A "life-affirming" tale about life imprisonment, THE SHAWSHANK REDEMPTION is the kind of old-fashioned entertainment that is easily overvalued in an era of diminishing expectations. This reverent adaptation of an unremarkable 1982 Stephen King novella was received tepidly at the box
office--due in part to advertising that offered no clue as to what the movie was about--but gained a remarkably enthusiastic following and surprised many by netting seven Oscar nominations.
In mid-1940s Maine, banker Andy Dufresne (Tim Robbins) is tried and convicted for the murder of his wife and her lover. He is sentenced to life at Shawshank prison, where he meets affable lifer Ellis Boyd "Red" Redding (Morgan Freeman), whose applications for parole are turned down on an annual
basis. Known as one who can get things--for a price--Red secures for Andy a pinup of Rita Hayworth and a rock hammer to pursue his geological hobbies. Both items turn out to be crucial parts of a scheme that the mild-mannered banker nurses through years of painstaking preparation.
Whereas some Stephen King adapters have seemed intent on transcending or trashing their source material, writer-director Frank Darabont succeeds through fidelity to the text; the few deviations make this subdued male love story even more audience-friendly. The film benefits greatly from elegant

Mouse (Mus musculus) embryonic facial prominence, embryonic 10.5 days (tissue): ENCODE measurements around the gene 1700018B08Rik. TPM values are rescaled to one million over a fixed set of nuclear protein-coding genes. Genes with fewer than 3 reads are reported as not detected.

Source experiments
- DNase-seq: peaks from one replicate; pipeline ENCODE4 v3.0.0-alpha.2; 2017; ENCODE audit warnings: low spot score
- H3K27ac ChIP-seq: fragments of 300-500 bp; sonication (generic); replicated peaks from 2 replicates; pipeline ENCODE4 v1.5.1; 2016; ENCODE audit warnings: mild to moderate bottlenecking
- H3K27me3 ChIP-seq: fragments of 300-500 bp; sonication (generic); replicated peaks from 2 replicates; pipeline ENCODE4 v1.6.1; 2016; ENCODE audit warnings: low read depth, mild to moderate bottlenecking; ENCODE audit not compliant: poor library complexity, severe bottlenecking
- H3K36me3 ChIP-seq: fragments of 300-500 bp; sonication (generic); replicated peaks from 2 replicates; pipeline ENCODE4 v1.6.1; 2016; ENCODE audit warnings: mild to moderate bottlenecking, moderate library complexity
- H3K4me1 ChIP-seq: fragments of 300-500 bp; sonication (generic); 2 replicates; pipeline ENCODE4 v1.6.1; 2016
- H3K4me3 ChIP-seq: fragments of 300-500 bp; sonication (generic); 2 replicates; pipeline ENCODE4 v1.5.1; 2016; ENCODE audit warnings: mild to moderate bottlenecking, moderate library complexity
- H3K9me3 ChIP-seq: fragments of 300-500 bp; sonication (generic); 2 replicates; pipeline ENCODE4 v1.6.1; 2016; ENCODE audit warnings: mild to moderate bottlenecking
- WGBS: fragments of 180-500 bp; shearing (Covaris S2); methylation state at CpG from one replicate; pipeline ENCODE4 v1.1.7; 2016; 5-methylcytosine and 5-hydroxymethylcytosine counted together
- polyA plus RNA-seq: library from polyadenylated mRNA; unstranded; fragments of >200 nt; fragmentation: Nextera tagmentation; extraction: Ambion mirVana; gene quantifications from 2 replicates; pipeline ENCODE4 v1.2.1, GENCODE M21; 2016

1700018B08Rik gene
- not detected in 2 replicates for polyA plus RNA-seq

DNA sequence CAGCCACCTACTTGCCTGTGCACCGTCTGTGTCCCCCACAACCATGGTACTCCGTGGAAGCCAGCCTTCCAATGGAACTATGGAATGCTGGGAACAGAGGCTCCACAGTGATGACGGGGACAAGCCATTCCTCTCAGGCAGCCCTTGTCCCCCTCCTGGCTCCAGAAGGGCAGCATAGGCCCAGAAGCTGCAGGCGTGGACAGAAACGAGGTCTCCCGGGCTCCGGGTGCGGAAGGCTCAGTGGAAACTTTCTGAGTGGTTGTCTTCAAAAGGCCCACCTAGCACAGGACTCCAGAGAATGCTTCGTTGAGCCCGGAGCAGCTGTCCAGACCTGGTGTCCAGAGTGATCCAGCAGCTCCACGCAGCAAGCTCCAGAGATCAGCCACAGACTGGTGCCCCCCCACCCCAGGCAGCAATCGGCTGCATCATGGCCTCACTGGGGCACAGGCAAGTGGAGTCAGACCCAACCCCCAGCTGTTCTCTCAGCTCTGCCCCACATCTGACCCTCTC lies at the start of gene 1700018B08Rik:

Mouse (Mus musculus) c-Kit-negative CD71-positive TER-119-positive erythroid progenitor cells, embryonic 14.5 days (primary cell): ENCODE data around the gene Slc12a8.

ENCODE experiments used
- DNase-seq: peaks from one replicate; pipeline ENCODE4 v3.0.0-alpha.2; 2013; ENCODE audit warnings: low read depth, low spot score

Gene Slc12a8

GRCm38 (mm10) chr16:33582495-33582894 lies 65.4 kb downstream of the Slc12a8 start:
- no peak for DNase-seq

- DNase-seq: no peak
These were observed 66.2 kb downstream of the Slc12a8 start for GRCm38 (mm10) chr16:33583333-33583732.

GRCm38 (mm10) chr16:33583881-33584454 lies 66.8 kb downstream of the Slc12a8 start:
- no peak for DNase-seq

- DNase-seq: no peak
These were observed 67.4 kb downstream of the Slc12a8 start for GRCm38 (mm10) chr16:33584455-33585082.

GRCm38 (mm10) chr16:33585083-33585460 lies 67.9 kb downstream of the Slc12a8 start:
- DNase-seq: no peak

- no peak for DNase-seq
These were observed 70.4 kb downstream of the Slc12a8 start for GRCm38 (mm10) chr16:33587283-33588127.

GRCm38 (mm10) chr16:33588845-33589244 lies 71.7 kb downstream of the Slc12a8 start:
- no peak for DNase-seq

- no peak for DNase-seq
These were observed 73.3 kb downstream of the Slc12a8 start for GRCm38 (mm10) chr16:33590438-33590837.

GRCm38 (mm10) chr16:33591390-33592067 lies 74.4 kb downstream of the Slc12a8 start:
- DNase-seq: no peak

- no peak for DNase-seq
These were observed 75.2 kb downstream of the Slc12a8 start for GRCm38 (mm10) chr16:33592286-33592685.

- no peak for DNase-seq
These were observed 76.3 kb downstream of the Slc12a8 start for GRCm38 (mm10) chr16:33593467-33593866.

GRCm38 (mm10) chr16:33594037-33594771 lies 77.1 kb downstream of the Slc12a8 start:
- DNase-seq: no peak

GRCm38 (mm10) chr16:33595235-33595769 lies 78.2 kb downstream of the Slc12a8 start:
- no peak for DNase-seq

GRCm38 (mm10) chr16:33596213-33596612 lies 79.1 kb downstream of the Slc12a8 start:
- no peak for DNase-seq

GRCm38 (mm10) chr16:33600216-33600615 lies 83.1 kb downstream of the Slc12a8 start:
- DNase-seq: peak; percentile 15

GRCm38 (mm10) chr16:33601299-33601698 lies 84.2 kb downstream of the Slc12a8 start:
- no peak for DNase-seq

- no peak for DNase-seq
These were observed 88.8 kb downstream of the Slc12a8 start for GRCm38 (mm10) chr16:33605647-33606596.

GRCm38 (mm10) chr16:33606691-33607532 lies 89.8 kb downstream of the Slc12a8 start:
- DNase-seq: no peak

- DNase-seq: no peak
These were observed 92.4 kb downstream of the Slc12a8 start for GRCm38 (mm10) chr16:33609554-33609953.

cinematography by Roger Deakins and a poignant score by Thomas Newman. Freeman creates an endearing portrait of a decent man with a dark deed in his past, and Tim Robbins gives what may be his most accomplished portrayal. The excellent supporting cast includes James Whitmore, cute as the dickens
as old-timer Brooks Hatlen, and William Sadler as a con who starts out scary and ends up lovable.
Which brings us to the film's greatest limitation: prison hasn't looked this inviting since 1940s Hollywood. Nothing seems to build character like a long stint at Shawshank, which on the whole seems not much worse than a downmarket summer camp. This makes for a crowd-pleasing story that has
little to do with the messy complexities of reality. leave a comment